New York’s center of gravity is a place where you can have all or nothing. Ideas, like people, stick to it or are pushed away like two of the same magnetic poles. While the stakes of making art in New York are often governed by this similar idea, generations of artists come to this city to see where they stand in relation to this magnetism. Its surrounding literal and social architecture can be taken in many directions and angles, yet the focus on this center never shifts.

Hercules invited me to select a few artists that are definers of what it means to be making art in New York and some that are making their path in this particular landscape. How do they navigate this community of similar and dissimilar as well as their relationship with the physicality of New York City? What is their vantage point and how do they choose to live here? While in many ways these artists are diverse, all are making interesting work that in one form or another speaks of New York’s current artistic climate.
I presented a few questions to these artists about their relationship to the city they call home. Once a week for the next five weeks Hercules will feature an artist from this group.

Colin Snapp is an artist who lives and works in New York. To view his work please visit his website or stop by his upcoming show at The Journal Gallery opening March 6th.



Andrea Galvani was born in Italy and lives and works in Brooklyn, New York. Drawing from other disciplines and often assuming scientific methodologies, his conceptual research informs his use of photography. Works by Andrea Galvani have been exhibited internationally, including at the Whitney Museum, New York; the Central Utah Art Center; Mart Museum of Modern and Contemporary Art in Trento, Italy; Macro Museum, Rome; GAMeC, Bergamo; De Brakke Grond, Amsterdam; Oslo Plads, Copenhagen; and Unicredit Pavillon, Bucharest. Four Works, the artist’s most recent solo exhibition in New York, opened in July of 2011 on the occasion of his receiving the annual Exposure Prize from the Aperture Foundation. The same year, Andrea Galvani was included in the 4th Moscow Biennale for Contemporary Art and nominated for the prestigious Deutsche Börse Photography Prize.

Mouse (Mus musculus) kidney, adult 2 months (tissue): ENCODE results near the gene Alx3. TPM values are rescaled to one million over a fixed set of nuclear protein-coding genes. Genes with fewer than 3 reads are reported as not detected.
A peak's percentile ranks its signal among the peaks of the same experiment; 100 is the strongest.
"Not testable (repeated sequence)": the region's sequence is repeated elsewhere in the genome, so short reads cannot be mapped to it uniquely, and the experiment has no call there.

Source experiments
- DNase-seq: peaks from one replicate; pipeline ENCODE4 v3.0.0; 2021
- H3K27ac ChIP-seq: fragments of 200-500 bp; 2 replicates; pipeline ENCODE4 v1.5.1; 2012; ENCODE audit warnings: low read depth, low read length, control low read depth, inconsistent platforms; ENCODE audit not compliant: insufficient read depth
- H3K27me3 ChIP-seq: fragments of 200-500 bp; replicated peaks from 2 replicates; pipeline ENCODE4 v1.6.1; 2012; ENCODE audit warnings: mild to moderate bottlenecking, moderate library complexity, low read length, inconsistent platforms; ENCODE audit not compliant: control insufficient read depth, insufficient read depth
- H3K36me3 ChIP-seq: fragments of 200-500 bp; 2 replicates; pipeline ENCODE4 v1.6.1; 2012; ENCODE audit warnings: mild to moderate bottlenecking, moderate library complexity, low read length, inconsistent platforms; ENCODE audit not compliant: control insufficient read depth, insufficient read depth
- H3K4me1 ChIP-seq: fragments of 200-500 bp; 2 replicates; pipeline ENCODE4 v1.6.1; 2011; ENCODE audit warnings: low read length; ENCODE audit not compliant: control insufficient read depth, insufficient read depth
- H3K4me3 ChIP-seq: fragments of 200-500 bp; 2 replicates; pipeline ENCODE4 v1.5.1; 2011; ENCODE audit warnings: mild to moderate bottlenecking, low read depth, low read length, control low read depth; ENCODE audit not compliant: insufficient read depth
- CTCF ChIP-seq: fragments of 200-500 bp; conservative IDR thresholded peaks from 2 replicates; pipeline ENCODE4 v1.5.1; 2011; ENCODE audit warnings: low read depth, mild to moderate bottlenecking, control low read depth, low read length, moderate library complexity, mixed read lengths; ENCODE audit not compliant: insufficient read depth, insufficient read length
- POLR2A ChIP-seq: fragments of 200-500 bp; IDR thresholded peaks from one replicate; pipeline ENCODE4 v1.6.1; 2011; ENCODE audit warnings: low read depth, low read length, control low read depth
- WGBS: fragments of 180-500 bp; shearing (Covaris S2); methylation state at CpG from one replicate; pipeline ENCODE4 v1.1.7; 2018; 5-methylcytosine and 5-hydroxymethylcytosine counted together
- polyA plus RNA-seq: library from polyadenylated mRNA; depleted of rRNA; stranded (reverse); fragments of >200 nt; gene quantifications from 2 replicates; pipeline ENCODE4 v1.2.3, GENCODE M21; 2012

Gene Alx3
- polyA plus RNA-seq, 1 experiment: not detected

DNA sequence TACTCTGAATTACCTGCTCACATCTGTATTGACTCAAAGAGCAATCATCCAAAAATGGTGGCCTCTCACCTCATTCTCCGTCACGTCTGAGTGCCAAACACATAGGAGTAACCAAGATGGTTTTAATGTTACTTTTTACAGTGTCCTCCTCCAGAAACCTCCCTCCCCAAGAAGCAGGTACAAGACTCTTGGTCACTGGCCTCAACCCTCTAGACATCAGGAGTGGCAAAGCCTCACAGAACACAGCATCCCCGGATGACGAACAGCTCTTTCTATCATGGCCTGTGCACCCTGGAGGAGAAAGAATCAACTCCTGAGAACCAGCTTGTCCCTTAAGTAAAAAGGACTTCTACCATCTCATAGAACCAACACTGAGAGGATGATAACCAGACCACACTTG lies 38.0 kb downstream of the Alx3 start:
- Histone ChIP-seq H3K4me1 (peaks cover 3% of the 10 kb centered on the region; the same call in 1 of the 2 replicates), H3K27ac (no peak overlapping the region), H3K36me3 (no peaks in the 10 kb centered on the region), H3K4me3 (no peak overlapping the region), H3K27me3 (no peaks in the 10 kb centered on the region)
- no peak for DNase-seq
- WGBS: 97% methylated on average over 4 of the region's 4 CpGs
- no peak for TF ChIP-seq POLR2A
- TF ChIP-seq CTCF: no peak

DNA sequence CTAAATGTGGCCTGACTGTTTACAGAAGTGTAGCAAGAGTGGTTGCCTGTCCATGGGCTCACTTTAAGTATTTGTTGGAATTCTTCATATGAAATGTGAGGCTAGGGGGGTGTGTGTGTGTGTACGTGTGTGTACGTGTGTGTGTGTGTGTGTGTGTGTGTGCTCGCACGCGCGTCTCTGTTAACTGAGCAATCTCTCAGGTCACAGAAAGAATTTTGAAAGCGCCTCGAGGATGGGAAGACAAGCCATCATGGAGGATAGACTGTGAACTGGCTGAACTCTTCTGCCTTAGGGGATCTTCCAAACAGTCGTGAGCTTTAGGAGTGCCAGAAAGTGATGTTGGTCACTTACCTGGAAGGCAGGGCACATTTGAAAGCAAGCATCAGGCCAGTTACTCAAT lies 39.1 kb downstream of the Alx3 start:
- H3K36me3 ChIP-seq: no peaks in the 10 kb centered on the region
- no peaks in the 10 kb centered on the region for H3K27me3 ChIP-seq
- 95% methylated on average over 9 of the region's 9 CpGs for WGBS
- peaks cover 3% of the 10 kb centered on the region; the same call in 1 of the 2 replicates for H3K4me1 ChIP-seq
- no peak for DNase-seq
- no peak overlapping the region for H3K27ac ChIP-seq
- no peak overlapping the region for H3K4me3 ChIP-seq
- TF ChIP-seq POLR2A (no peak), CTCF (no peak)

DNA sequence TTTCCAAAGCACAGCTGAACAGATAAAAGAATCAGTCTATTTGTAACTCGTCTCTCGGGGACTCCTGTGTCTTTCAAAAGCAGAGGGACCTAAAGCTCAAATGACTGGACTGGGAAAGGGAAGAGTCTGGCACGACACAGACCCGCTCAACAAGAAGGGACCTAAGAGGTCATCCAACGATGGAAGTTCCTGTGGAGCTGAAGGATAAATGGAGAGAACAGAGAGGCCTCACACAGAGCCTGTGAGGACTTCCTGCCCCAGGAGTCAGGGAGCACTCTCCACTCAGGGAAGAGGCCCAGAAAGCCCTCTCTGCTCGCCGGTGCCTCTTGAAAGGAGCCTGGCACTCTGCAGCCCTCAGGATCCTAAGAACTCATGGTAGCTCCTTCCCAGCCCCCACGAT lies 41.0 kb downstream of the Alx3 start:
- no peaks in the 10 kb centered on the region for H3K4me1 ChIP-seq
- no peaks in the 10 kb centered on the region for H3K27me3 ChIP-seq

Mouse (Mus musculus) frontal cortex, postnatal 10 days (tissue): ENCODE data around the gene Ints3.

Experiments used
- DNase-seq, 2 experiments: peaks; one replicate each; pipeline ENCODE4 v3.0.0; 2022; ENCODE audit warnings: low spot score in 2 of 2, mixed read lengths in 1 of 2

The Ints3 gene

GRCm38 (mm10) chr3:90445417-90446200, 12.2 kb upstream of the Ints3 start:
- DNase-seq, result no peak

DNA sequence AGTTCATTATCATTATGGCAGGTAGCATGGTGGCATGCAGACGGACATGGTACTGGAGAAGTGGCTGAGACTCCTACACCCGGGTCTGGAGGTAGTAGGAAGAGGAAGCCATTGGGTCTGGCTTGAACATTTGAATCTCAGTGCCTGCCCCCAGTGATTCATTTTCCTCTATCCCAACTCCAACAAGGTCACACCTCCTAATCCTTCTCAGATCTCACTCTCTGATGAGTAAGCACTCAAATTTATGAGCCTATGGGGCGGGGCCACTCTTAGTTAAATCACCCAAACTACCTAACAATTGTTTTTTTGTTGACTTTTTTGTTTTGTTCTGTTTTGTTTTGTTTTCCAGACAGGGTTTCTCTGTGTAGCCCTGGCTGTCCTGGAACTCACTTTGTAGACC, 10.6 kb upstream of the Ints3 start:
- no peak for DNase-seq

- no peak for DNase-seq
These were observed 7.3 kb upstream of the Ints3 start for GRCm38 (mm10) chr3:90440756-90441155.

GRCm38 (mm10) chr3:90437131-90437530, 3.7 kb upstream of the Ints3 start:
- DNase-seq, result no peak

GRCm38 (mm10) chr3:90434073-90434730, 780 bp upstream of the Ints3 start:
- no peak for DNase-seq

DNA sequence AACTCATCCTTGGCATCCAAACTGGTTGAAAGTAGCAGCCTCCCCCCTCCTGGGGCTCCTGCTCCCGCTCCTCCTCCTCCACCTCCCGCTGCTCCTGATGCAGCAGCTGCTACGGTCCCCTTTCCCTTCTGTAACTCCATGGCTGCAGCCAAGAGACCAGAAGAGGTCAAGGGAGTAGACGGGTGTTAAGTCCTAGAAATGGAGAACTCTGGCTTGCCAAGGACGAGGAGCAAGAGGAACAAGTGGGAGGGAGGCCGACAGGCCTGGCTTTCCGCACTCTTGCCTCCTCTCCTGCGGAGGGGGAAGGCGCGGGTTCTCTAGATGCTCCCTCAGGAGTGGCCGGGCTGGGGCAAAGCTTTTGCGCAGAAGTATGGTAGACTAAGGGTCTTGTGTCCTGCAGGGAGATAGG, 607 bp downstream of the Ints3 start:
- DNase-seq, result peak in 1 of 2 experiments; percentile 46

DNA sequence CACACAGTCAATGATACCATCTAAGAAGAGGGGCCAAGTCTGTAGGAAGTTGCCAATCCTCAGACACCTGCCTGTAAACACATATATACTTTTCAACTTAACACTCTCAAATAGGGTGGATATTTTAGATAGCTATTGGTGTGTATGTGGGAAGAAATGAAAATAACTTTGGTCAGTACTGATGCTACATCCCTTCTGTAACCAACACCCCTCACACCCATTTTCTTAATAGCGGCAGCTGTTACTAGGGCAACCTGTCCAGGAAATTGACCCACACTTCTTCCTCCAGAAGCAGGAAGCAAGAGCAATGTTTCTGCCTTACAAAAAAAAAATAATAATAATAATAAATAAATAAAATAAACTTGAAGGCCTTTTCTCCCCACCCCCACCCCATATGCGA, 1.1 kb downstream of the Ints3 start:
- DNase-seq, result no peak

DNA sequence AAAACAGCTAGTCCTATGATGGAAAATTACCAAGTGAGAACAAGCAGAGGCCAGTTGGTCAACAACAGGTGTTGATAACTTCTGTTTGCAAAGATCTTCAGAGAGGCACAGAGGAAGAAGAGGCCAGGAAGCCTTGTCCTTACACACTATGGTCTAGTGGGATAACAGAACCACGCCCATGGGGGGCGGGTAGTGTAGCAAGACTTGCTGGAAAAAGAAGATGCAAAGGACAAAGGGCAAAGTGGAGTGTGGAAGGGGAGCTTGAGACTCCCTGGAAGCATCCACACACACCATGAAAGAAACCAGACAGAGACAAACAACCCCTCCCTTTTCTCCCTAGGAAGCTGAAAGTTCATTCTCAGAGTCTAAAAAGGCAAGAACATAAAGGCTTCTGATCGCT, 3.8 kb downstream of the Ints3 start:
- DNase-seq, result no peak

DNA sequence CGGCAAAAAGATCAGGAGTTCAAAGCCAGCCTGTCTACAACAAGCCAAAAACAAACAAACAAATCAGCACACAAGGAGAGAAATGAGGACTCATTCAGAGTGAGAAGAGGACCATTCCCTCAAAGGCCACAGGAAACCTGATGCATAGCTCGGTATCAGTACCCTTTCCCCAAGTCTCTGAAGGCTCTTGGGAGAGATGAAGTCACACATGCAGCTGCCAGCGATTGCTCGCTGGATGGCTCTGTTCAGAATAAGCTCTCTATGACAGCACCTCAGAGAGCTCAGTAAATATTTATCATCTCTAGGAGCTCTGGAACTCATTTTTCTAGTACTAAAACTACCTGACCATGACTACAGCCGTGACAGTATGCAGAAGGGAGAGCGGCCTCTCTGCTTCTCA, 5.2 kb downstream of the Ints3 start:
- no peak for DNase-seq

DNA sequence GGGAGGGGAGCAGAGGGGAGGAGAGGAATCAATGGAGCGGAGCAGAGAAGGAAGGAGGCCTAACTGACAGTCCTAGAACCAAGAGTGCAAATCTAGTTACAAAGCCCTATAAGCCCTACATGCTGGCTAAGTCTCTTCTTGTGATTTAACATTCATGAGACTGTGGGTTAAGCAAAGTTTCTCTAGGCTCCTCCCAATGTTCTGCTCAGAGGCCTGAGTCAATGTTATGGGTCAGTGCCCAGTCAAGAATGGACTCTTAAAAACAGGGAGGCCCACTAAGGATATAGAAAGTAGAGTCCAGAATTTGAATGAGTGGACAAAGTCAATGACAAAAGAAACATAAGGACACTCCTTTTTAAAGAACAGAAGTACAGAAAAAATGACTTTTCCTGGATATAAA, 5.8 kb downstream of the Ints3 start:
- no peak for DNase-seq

How has working in New York influenced your practice? NYC has a propulsive energy. It’s constantly changing. It’s a city that contains countless more within it, like a Russian doll. Living here means exploring the world in the space of a neighborhood, with languages and religions changing from one street to another. Orson Welles said we can either understand a country in 10 days or 10 years. I find it an interesting statement; it certainly applies to my experiences in Europe. But New York is so changeable, it evades every definition and slips away every time you think you have it figured out. I’ve lived here for two years and I cannot imagine anywhere else. It just fascinates me, the speed and the incredible commitment that it requires on a daily basis.
New York is an extremely dense environment both socially and physically. Which one would you say has a larger impact on your work? New York is basically a kind of jungle, beautiful but not without pitfalls. Both socially and physically speaking, it’s about understanding how to jump from tree to tree and how to fight your way through the thorns and humidity. Then it opens up like a prairie.
How has the location you grew up in affected your process, and does this continue to influence your practice today? I was born in Verona, a small, beautiful city in Italy. When I was seven, we moved to the countryside surrounded by the power of nature. Maybe location is not the correct word; I grew up immersed in a special environment. I was a very weird child, probably too serious for my age. I absorbed my surroundings in a very scientific way, perhaps through the influence of my father, who was a surgeon and was able to foster my abnormal curiosity. My work is still based on that same curiosity.
What are you currently working on? Do you have any exhibitions approaching? I have a solo exhibition currently at Meulensteen in Chelsea. It’s called A Few Invisible Sculptures. The works in it all evolved as an attempt to call accepted definitions of sculpture into question. They deal with phenomenology, with a sort of architecture of the invisible. The project began in Germany with three minimalist sculptures that I constructed and later destroyed for the sound installation A Cube, a Sphere, and a Pyramid. An audio track documents the echolocation of a group of bats flying around the suspended sculptures. Recorded with extreme precision, it provides a sonar scan of the negative space around the objects, which is then played back at an audible frequency in an immersive installation of ten standing speakers. That piece is traveling to the Poznań Biennale, “The Unkown” this coming September.

Portraits by Cameron Krone
Text and curation by Colin Snapp